WASHINGTON — Three years after the disappearance of 8-year-old Relisha Rudd shed light on the terrible conditions inside the District’s largest homeless shelter for families, the city on Thursday took the first concrete step toward closing the dilapidated facility.
A groundbreaking on Fifth Street Northwest, a few blocks south of Missouri Avenue, represents what District officials want to make available citywide: Short-term housing for up to 50 homeless families with on-site services to help stabilize them and transition to permanent homes of their own.
Mayor Muriel Bowser said Relisha’s disappearance sparked a recurring theme she heard from residents during her campaign for mayor in 2014.
“Our city should not be proud of the conditions at D.C. General or the fact that we had made an old hospital a place for families to live,” Bowser said at the groundbreaking Thursday.
“We were all resolved that a little girl named Relisha Rudd should be doing the things that little girl’s do,” Bowser said — her voice thick and choked with emotion.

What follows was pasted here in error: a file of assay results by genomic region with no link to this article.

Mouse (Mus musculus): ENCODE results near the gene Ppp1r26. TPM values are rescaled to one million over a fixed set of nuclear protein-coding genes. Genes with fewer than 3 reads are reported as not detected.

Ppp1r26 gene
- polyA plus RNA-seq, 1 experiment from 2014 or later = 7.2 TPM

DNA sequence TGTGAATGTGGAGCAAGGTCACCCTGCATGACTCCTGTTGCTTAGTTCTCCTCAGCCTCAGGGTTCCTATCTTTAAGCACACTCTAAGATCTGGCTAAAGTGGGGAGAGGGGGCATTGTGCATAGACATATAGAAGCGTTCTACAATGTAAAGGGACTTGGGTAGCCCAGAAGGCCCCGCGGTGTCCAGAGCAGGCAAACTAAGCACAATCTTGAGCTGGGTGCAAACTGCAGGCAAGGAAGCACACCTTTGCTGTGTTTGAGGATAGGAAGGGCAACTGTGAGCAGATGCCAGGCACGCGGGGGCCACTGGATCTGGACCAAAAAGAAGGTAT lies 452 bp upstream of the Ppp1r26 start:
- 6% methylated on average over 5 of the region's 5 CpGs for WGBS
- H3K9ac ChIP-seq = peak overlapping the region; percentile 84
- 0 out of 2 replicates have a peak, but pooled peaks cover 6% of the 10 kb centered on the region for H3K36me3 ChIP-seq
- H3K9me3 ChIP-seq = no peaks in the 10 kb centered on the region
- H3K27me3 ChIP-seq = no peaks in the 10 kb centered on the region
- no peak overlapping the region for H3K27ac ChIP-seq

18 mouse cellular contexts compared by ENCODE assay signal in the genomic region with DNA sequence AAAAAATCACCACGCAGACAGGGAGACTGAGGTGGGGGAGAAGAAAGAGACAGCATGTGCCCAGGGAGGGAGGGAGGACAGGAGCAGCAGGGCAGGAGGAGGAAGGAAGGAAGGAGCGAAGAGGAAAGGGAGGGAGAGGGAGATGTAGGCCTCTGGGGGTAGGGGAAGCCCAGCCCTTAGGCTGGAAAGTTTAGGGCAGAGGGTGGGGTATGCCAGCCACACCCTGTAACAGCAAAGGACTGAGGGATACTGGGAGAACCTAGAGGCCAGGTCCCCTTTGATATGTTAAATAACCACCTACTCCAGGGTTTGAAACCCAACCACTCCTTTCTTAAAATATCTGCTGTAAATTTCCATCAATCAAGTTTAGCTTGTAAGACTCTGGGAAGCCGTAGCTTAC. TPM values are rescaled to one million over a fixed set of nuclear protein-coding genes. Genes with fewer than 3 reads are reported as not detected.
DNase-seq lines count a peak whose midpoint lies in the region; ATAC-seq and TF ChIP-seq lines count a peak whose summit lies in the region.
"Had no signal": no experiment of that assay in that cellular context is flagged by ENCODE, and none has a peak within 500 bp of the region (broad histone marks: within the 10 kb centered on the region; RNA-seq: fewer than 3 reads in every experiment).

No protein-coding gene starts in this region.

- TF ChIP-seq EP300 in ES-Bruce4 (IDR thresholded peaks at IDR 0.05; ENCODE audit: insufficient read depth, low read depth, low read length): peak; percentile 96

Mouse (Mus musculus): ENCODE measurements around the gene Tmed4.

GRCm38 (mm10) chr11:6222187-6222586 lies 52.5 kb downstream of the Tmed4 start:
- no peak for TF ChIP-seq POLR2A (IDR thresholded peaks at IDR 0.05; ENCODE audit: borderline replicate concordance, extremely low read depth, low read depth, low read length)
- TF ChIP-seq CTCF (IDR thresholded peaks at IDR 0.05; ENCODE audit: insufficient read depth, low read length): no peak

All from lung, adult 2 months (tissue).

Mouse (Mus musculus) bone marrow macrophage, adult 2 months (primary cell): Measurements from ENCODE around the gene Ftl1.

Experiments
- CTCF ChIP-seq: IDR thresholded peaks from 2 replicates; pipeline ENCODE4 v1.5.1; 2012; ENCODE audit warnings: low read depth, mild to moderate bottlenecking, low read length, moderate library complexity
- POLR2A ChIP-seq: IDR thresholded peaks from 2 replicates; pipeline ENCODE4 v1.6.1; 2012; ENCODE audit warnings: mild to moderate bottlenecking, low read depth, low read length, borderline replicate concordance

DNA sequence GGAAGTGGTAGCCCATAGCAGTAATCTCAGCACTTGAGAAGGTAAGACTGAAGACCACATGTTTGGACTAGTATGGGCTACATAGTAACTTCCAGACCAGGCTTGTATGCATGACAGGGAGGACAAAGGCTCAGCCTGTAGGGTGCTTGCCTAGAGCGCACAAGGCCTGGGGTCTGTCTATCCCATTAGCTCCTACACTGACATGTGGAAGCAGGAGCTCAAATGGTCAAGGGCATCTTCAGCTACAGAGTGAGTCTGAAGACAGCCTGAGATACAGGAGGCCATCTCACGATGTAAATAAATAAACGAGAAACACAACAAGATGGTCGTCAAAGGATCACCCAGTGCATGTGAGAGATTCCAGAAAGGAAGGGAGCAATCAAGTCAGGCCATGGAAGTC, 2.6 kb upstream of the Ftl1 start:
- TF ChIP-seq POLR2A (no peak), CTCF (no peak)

Relisha has never been found. Police believe she was kidnapped by a janitor who worked at the shelter where she lived with her family inside the former D.C. General Hospital. Khalil Tatum killed his wife and then himself shortly after Relisha disappeared.
The first new facility for homeless families will be in Councilmember Brandon Todd’s Ward 4. He said community partners working together to shape the project included the local Advisory Neighborhood Commission, community organizations and civic associations.
“It’s especially exciting for this ward to be the first in the city to reach such a critical milestone in the effort to close D.C. General and replace it with safe, clean and dignified short-term family housing in each ward,” Todd said.
In the coming weeks, work will begin on similar projects in Wards 7 and 8. Construction is set to begin on new buildings within a few months in Wards 3, 5 and 6.
According to a news release from the mayor’s office, the number of homeless families in the District has declined 22 percent in the last year and is down more than 10 percent overall.
D.C. General, which houses a few hundred of families, was never intended to serve as the city’s main family shelter and was opened to provide emergency housing during a bout of cold weather. But the facility’s population has grown despite a lack of family bathrooms, broken elevators and problems with the heating and cooling systems.
Bowser announced her plan to spread smaller family shelters throughout the District last year.
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